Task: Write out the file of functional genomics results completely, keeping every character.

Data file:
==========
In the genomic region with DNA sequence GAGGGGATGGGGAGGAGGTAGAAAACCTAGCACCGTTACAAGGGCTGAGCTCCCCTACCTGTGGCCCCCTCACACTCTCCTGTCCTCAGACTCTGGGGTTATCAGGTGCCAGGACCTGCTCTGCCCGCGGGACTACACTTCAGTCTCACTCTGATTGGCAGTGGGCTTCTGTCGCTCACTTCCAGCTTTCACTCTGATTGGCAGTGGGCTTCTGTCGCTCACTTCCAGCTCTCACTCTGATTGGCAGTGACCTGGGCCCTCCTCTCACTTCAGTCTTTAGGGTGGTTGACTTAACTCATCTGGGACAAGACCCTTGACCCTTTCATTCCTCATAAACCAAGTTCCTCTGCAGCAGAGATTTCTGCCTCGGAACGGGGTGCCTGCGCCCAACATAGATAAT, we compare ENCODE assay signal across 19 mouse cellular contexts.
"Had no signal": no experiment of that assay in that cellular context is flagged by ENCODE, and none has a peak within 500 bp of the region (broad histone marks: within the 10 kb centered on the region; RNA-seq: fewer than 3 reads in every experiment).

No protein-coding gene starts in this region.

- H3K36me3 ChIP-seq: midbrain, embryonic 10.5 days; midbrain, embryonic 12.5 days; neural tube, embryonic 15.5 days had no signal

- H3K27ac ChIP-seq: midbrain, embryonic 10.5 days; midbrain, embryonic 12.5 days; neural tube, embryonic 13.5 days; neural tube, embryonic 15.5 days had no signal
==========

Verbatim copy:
In the genomic region with DNA sequence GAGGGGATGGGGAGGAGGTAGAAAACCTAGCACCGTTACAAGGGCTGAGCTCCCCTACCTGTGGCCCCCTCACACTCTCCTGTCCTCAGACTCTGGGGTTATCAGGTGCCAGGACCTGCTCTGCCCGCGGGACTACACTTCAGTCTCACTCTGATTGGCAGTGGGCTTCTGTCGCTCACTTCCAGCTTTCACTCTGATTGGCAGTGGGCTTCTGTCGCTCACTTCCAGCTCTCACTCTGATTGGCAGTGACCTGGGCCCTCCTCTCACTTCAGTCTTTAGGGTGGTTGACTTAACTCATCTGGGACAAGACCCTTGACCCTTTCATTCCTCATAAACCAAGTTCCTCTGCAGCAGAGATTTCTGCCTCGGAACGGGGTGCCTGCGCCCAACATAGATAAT, we compare ENCODE assay signal across 19 mouse cellular contexts.
"Had no signal": no experiment of that assay in that cellular context is flagged by ENCODE, and none has a peak within 500 bp of the region (broad histone marks: within the 10 kb centered on the region; RNA-seq: fewer than 3 reads in every experiment).

No protein-coding gene starts in this region.

- H3K36me3 ChIP-seq: midbrain, embryonic 10.5 days; midbrain, embryonic 12.5 days; neural tube, embryonic 15.5 days had no signal

- H3K27ac ChIP-seq: midbrain, embryonic 10.5 days; midbrain, embryonic 12.5 days; neural tube, embryonic 13.5 days; neural tube, embryonic 15.5 days had no signal